The ex-Emperor writes from Wilhelmshöhe, protesting against the deposition of his dynasty as unjust and illegal—“Unjust, because, when war was declared, the feeling of the nation, roused by causes independent of my wish, produced a general and irresistible enthusiasm ; illegal, because the Assembly, elected for the sole object of concluding a peace, has exceeded its powers in dealing with questions beyond its competence, and because, even were it a Constituent Assembly, it would have no power to substitute its own will for that of the nation. The example of the past confirms this. The opposition of the Constituent Assembly, in 1848, yielded to the elections of the roth of December, and in 1851 the nation, by upwards of seven millions of votes, supported me against the Legislative Assembly. Political feeling cannot oyercome right, and in France the basis of all legitimate government is the plébiscite. Beyond it there is only usurpațion by some for the oppression of the rest. I am ready, therefore, to submit to the free expression of the national will, but to it only, In the presence of lamentable events, which impose on everyone self-denial and disinterestedness, I could have desired to remain silent,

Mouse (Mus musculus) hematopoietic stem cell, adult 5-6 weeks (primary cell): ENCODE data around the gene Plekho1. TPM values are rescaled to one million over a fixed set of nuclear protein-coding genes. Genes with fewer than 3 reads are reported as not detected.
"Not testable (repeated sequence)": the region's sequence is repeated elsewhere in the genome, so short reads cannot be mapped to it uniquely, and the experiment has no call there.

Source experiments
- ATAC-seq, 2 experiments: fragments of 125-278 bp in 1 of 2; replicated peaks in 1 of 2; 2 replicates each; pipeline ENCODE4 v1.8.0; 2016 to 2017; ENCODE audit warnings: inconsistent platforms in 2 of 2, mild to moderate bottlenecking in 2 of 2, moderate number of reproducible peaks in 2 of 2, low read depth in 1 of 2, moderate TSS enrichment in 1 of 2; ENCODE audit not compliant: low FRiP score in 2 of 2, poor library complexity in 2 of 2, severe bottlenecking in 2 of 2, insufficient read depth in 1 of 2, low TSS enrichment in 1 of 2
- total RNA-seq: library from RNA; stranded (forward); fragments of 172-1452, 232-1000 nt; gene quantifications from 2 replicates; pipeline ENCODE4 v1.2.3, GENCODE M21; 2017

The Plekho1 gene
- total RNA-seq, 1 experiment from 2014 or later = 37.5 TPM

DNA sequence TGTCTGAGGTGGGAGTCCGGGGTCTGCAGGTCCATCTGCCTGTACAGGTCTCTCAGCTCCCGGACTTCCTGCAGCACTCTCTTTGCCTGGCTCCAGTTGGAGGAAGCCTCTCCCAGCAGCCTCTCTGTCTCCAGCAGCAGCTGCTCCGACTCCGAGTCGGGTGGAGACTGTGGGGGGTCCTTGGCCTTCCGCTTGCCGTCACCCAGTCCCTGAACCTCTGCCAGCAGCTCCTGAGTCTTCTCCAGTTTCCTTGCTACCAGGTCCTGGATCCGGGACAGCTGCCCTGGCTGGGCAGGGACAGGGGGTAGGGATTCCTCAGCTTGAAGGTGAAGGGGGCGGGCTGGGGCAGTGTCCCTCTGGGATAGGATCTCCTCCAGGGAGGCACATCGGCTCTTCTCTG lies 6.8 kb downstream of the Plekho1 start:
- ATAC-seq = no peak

but the declarations of the Assembly compel me to protest in the name of truth disregarded and national rights despised.”

6.-First bankruptcy trial by jury under the new, Act-Emanuel

, jewellers, v. Talbot. Verdict for plaintiff by consent.

The Marquis of Salisbury introduces, but withdraws, after debate, a motion regarding the foreign guarantees of the British Government, and the deficiency of the naval and military forces of the country. What other people thought of us, he said, was shown by the conduct of Russia, Prussia, and the United States, the first of whom tore up a treaty in our face, the second concluded a peace on indefensible terms and in contempt of our views, while the third openly received and honoured those whom we had cast out as rebels. To maintain guarantees extending over Europe and even into other hemispheres, we had only a small army and a fleet, which, since the Declaration of Paris, was valueless except for the defence of our own shores.-Earl Granville maintained that our armaments were sufficient to support our policy, and that at no time had the influence of this country in Continental politics been greater.